Ride-Along with Tennessee Wildlife Resources Agency
On July 1, 2021, the new Tennessee Boating Under the Influence (BUI) law took effect making BUI 1st -6th jail time penalties equal to Driving Under the Influence (DUI) 1st-6th jail time penalties AND ensuring that Vehicular Assault, Aggravated Vehicular Assault, Vehicular Homicide, and Aggravated Vehicular Homicide could be applied to both DUI and BUI. Still, over the July 4th weekend, Tennessee Wildlife Resource Agency (TWRA) law enforcement officers arrested 21 boat operators for BUI.
We had the opportunity to go on patrol with the TWRA this past weekend to see what it’s like keeping Tennessee waterways safe. We joined a team working a Friday evening shift on Percy Priest Lake, located about 10 miles east of Nashville. About a dozen boats were stopped for wake zone violations, registration violations, and reckless operation.
Boating Accident Investigator, Matt Majors, explained that, on the water, there are no speed limits, stop signs, or traffic lanes to help law enforcement identify signs of impairment. While the rules for operating a boat on water are much different than for driving a car on land, there ARE still rules. These rules are meant to keep everyone safe while enjoying Tennessee waters. TWRA officers on patrol are keeping watch to make sure that kids under 12 are wearing life jackets, there are enough life jackets on board for everyone, passengers are safely riding in the boat, the boat is navigating and interacting with other boat traffic safely, operators are properly observing “No Wake” zones and not operating recklessly, boats have appropriate lighting & other equipment, boats are legally registered for operation, and that boaters are not operating the boat while impaired.
Majors says a huge part of a TWRA officer’s job is, what he calls, educational enforcement. An officer who observes a safety violation of some kind will stop a vessel to alert the boat operator of the problem and educate them about why the problem puts them and/or their passengers at risk. In many cases, the officer won’t even write a ticket for the violation. Their goal is simply to educate and correct the behavior. While stopped, the officer may check to ensure that other boating regulations are being followed as well. It is often during these interactions with boaters that officers first notice signs of impairment.
Most of us are familiar with field sobriety tests on land such as the “walk and turn” in which drivers are asked to follow a series of directions including walking toe to toe along a straight line. However, recognizing that some of the tests normally conducted on land to detect impairment are not feasible on a boat, the U.S. Coast Guard and the National Association of State Boating Law Administrators developed the Seated Battery of Standardized Field Sobriety Testing (SFST). (The Seated Battery of SFST has been validated by the Southern California Research Institute, the same organization that researched sobriety testing for the National Highway Traffic Safety Administration and International Association of Chiefs of Police.) As the term implies, boaters are seated as they are asked to follow a series of directions given by the officer. In place of tests like the “walk and turn,” they are asked to do tests to show hand coordination instead.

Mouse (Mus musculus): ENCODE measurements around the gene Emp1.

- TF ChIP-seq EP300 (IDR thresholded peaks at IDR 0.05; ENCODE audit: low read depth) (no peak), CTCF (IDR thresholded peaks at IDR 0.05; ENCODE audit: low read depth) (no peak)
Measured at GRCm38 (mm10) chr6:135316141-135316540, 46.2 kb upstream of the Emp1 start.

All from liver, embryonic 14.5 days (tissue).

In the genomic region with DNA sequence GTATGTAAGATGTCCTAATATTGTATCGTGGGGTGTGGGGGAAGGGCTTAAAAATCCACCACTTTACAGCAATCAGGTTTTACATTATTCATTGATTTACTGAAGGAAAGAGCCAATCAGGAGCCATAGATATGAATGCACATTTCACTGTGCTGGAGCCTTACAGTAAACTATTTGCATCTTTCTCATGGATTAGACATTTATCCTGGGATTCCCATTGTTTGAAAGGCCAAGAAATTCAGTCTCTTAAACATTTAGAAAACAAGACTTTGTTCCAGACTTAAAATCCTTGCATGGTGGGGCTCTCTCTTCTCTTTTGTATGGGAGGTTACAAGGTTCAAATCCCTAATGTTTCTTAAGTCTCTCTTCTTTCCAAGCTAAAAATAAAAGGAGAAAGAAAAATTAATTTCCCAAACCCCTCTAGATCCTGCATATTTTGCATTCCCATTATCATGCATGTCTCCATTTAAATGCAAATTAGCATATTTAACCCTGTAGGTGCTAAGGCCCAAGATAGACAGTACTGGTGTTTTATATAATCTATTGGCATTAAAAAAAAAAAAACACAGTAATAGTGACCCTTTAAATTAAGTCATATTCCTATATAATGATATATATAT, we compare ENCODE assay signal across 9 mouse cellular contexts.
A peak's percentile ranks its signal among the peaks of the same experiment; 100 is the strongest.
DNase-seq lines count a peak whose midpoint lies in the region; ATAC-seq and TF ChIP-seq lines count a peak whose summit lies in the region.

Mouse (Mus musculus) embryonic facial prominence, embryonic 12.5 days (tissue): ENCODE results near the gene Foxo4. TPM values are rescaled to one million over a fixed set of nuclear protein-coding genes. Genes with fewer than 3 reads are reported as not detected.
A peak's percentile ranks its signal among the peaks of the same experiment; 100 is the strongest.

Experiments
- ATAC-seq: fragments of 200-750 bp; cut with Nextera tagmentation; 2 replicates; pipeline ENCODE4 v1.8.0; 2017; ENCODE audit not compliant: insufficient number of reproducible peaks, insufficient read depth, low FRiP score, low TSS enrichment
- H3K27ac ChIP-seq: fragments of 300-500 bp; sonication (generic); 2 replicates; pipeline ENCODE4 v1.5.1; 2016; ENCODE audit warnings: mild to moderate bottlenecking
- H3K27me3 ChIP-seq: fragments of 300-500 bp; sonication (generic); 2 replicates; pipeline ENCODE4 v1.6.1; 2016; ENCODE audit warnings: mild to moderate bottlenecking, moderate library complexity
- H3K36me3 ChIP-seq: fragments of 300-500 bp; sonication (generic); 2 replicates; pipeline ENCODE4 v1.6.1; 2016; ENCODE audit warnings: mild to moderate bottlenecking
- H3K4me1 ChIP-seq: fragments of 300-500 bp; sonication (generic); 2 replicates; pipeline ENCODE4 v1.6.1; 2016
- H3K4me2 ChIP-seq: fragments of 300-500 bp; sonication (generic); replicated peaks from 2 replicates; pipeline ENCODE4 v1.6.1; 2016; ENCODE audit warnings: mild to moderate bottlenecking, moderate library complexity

Of the boats stopped on Friday night, four boat operators were asked to participate in field sobriety testing to check for impairment. Officers determined that three of the operators were not impaired and let them return to their boats. One boat operator, however, was arrested for Boating Under the Influence.
Majors talked with us about some of the challenges in removing impaired boat operators from the water. Once the alleged impaired operator is removed from the vessel, it cannot be left unmanned in the middle of the water while the operator is taken to jail. There may or may not be anyone else on the boat capable of safely operating it which means officers must secure the vessel and arrange for transport back to the dock. If there are passengers on the operator’s boat, officers are cognizant that if they are impaired, they are at higher risk for falling overboard and drowning, and thus, have to take steps to ensure their safety as well. For these reasons, officers frequently work in teams of at least two boats to facilitate the logistics involved with keeping an impaired operator, his/her passengers, and other nearby boaters safe.
Majors explained that it is not uncommon for boat operators to remark that they did not realize how impaired they were. Environmental stressors in a marine environment, such as motion, vibration, engine noise, sun, wind and spray, accelerate a drinker’s impairment and cause fatigue that makes a boat operator’s coordination, judgment and reaction time decline even faster when using alcohol. In fact, research shows that people are just as impaired at .03 blood alcohol content (BAC) on the water as they are at .08 BAC on land. Because of these environmental stressors, the effect of drugs is also amplified when boating. In addition to illegal drugs, Majors also sees boaters on prescription drugs who are impaired.
While TWRA officers encourage everyone to go out and enjoy Tennessee waterways, they are dedicated to educating the public about boater safety including the dangers of drinking and boating. We are grateful for their diligent efforts to remove impaired boaters from the water and keep Tennesseans safe!